Beware property speculators. The government has moved to take the heat off the Auckland property market by introducing a new tax aimed at investors making quick capital gains.
From October 1 this year investors and foreign owners who buy and sell within two years will pay tax on their capital gains.
About one in six houses in Auckland fall into this category according to the government – which cited research by the Ministry of Business, Innovation and Employment (MBIE). The Prime Minister told Radio New Zealand’s Morning Report show that the IRD had evidence of foreign buyers deliberately rorting the system.
The Labour Party, however, says only 2 per cent of sales will be caught.
The government is giving the Inland Revenue Department (IRD) an extra $29m in funding to enforce the new rules, which are expected to net $420m in extra tax over the next five years.
Finance minister Bill English said in his Budget 2015 speech that the new tax measures were being introduced to take some of the pressure off Auckland’s housing market.
The new tax will apply to all non-residents and to New Zealanders who are buying and selling a property that’s not their main home.
Family homes exempted:
The new rules won’t apply to the family home, properties passed to estates on death, or homes sold as a result of property relationship splits.
Foreign buyers netted:
The government has argued consistently up until now that foreign buyers weren’t the problem in Auckland. As a result, the new tax rules caught many observers by surprise.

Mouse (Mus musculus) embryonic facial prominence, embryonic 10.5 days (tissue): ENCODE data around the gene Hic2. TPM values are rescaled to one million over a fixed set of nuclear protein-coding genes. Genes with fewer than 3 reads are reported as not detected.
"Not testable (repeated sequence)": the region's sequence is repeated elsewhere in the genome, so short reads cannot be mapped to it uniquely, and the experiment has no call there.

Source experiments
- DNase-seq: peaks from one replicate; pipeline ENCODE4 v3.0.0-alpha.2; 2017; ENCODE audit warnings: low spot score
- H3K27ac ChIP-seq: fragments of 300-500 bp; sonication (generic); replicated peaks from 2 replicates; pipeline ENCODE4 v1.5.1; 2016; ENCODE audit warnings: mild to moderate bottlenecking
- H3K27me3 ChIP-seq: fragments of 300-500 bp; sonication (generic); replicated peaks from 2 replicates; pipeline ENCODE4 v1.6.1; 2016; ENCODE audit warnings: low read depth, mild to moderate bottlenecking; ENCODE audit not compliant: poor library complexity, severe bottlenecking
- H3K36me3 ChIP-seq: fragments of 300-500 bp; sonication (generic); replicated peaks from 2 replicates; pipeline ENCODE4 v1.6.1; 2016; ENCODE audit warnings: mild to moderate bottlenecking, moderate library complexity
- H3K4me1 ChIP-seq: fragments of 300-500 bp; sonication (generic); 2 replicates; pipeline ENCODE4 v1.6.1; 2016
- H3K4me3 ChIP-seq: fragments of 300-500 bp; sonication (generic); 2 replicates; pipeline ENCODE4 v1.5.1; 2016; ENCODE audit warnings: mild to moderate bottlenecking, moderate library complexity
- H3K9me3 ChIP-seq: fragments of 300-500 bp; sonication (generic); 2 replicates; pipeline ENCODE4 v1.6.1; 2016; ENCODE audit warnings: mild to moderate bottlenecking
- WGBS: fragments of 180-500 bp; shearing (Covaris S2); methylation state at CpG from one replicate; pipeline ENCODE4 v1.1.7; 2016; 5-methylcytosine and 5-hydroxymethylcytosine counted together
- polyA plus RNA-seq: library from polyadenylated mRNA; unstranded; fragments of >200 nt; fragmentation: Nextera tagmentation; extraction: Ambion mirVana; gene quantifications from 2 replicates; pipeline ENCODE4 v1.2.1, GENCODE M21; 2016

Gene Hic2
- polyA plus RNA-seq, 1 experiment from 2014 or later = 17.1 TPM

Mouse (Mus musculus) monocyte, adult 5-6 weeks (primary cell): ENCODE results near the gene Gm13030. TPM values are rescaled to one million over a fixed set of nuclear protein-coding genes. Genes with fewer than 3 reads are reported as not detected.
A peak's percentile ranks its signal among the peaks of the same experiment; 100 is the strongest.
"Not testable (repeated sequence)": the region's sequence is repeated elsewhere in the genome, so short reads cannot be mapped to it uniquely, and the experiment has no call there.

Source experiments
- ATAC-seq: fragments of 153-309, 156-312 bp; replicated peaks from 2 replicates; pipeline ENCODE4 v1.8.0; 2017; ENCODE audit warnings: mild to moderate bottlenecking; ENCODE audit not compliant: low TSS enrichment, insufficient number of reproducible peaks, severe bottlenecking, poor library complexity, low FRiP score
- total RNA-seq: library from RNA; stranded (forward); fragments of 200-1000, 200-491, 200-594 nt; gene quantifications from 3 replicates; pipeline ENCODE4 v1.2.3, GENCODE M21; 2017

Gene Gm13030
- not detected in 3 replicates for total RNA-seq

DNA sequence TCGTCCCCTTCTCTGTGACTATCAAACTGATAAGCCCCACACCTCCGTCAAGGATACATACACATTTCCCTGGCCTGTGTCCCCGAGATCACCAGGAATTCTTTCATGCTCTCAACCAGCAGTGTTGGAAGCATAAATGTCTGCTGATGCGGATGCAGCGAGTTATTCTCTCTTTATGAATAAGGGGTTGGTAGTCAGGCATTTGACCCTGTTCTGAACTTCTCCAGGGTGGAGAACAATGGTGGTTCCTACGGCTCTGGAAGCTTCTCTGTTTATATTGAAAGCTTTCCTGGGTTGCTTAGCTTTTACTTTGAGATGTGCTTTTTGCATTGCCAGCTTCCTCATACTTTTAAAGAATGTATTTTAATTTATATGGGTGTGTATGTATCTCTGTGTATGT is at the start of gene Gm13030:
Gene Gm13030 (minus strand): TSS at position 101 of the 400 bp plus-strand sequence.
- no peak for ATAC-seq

It is not clear how the government will enforce the rules when foreign owners sell. It has said, however, that all non-residents will now be required to provide an IRD number when they when they buy and sell property and to open a New Zealand bank account.
A capital gains tax in all but name:
Technically the new rules don’t amount to a “capital gains tax”, although that’s what almost everyone except the IRD and government are calling it.
There has always been a tax on profits made on properties bought with the intention of selling. “Intention” was and still is the key.
Anyone such as property traders who bought property with the intention of flicking it on for more with or without doing the property up were taxed on the profits at their marginal rate – if they were caught. That rule still applies whether or not speculators sell within the two year period or outside it.
The existing rules don’t just apply to investors – although the majority of the tax was earned from that group. There have been cases of owner occupiers who bought properties, did them up whilst living in them and sold to make a profit. They were usually only caught if they did it more than once.
The government says its main focus in Auckland is still on increasing housing supply through special housing areas and Resource Management Act reforms.